Texas Rangers ink free-agent ace Jacob deGrom to 5-year deal

Jacob deGrom
USA Today
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ARLINGTON, Texas — Jacob deGrom is headed to the free-spending Texas Rangers, who believe the health risk is worth the potential reward in trying to end a six-year run of losing.

The two-time Cy Young Award winner agreed to a $185 million, five-year contract Friday, leaving the New York Mets after nine seasons – the past two shortened substantially by injuries.

“We acknowledge the risk, but we also acknowledge that in order to get great players, there is a risk and a cost associated with that,” Rangers general manager Chris Young said. “And one we feel like is worth taking with a player of Jacob’s caliber.”

Texas announced the signing after the 34-year-old deGrom passed his physical. A person with direct knowledge of the deal disclosed the financial terms to The Associated Press. The person spoke on condition of anonymity because the club did not announce those details.

The Rangers were also big spenders in free agency last offseason, signing shortstop Corey Seager ($325 million, 10 years) and second baseman Marcus Semien ($175 million, seven years).

The team said deGrom will be introduced in a news conference at Globe Life Field next week following the winter meetings in San Diego.

“It fits in so many ways in terms of what we need,” Young said. “He’s a tremendous person. I have a number of close friends and teammates who played with Jacob and love him. I think he’s going to be just a perfect fit for our clubhouse and our fans.”

Texas had modest expectations after adding Seager, Semien and starter Jon Gray ($56 million, four years) last offseason but still fell short of them.

The Rangers went 68-94, firing manager Chris Woodward during the season, and then hired Bruce Bochy, a three-time World Series champion with San Francisco. Texas’ six straight losing seasons are its worst skid since the franchise moved from Washington in 1972.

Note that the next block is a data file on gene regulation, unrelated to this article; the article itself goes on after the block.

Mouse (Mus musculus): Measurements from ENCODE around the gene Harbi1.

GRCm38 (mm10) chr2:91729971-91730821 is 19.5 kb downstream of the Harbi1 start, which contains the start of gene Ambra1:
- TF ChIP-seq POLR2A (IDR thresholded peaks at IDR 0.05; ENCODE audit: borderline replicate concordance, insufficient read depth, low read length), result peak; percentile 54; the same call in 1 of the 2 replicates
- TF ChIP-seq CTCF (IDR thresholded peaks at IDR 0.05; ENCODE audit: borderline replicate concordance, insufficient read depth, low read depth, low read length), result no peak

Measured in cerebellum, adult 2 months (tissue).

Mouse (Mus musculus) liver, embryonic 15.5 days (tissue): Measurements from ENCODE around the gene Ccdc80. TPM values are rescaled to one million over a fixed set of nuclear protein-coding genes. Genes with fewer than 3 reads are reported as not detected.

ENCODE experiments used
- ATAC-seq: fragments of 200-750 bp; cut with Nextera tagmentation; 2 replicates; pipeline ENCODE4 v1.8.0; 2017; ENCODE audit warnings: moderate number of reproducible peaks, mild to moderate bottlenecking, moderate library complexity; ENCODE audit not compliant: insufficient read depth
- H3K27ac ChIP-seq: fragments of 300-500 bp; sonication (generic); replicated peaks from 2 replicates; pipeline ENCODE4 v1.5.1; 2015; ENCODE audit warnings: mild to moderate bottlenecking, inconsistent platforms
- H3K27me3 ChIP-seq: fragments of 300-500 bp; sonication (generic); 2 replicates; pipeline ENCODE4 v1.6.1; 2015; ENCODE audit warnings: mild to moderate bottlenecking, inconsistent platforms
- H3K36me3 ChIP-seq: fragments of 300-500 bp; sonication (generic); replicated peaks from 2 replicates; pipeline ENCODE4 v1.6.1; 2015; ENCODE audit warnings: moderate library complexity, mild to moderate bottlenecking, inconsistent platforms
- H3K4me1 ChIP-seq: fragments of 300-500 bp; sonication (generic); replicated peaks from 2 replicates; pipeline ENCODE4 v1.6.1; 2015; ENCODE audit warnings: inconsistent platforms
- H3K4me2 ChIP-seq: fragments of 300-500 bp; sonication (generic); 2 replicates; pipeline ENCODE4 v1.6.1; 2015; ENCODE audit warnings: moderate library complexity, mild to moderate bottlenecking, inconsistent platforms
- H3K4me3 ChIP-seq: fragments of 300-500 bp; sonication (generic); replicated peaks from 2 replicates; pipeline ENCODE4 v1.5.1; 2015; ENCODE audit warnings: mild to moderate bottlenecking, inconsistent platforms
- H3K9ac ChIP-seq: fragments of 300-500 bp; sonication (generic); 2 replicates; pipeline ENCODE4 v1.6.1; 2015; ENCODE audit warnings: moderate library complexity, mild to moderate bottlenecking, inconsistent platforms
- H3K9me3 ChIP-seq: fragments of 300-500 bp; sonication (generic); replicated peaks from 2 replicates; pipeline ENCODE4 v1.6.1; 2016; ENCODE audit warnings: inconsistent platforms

Rangers owner Ray Davis said the club wouldn’t hesitate to keep adding payroll. Including the $19.65 million qualifying offer accepted by Martin Perez, the team’s best pitcher last season, the Rangers have spent nearly $761 million in free agency over the past year.

“I hate losing, but I think there’s one person in our organization who hates losing worse than me, and I think it’s Ray Davis,” Young said. “He’s tired of losing. I’m tired of losing. Our organization is tired of losing.”

After making his first start in early August last season, deGrom went 5-4 with a 3.08 ERA in 11 outings. He helped the Mets reach the playoffs, then passed up a $30.5 million salary for 2023 and opted out of his contract to become a free agent for the first time.

That ended his deal with the Mets at $107 million over four years, and deGrom rejected their $19.65 million qualifying offer in November. New York will receive draft-pick compensation for losing him.

The fan favorite becomes the latest in a long line of ace pitchers to leave the Mets for one reason or another, including Nolan Ryan, Tom Seaver, Dwight Gooden and David Cone.

The Rangers visit Citi Field from Aug. 28-30.

When healthy, deGrom is perhaps baseball’s most dominant pitcher. His 2.52 career ERA ranks third in the expansion era (since 1961) behind Los Angeles Dodgers lefty Clayton Kershaw (2.48) and Hall of Famer Sandy Koufax (2.19) among those with at least 200 starts.

The right-hander is 4-1 with a 2.90 ERA in five career postseason starts, including a win over San Diego in the wild-card round this year that extended the Mets’ season. New York was eliminated the next night.

A four-time All-Star and the 2014 NL Rookie of the Year, deGrom was a ninth-round draft pick by the Mets in 2010 out of Stetson, where he played shortstop before moving to the mound. He was slowed by Tommy John surgery early in his career and didn’t reach the majors until age 26.

Once he arrived, though, he blossomed. He helped the Mets reach the 2015 World Series and earn a 2016 playoff berth before winning consecutive NL Cy Young Awards in 2018 and 2019.

But injuries to his elbow, forearm and shoulder blade have limited him to 26 starts over the past two seasons. He compiled a career-low 1.08 ERA over 92 innings in 2021, but did not pitch after July 7 that year because of arm trouble.

DeGrom is 82-57 with 1,607 strikeouts in 1,326 innings over nine big league seasons. He gets $30 million next year, $40 million in 2024 and 2025, $38 million in 2026 and $37 million in 2027. The deal includes a conditional option for 2028 with no guaranteed money.

The addition of deGrom gives the Rangers three proven starters along with Gray and Perez, who went 12-8 with a career-best 2.89 ERA in his return to the team that signed him as a teenager out of Venezuela. Young didn’t rule out the addition of another starter.

With several holes on their starting staff, the Mets have shown interest in free agents Justin Verlander and Carlos Rodon to pair with 38-year-old Max Scherzer atop the rotation.

Now, with deGrom gone, signing one of those two could become a much bigger priority.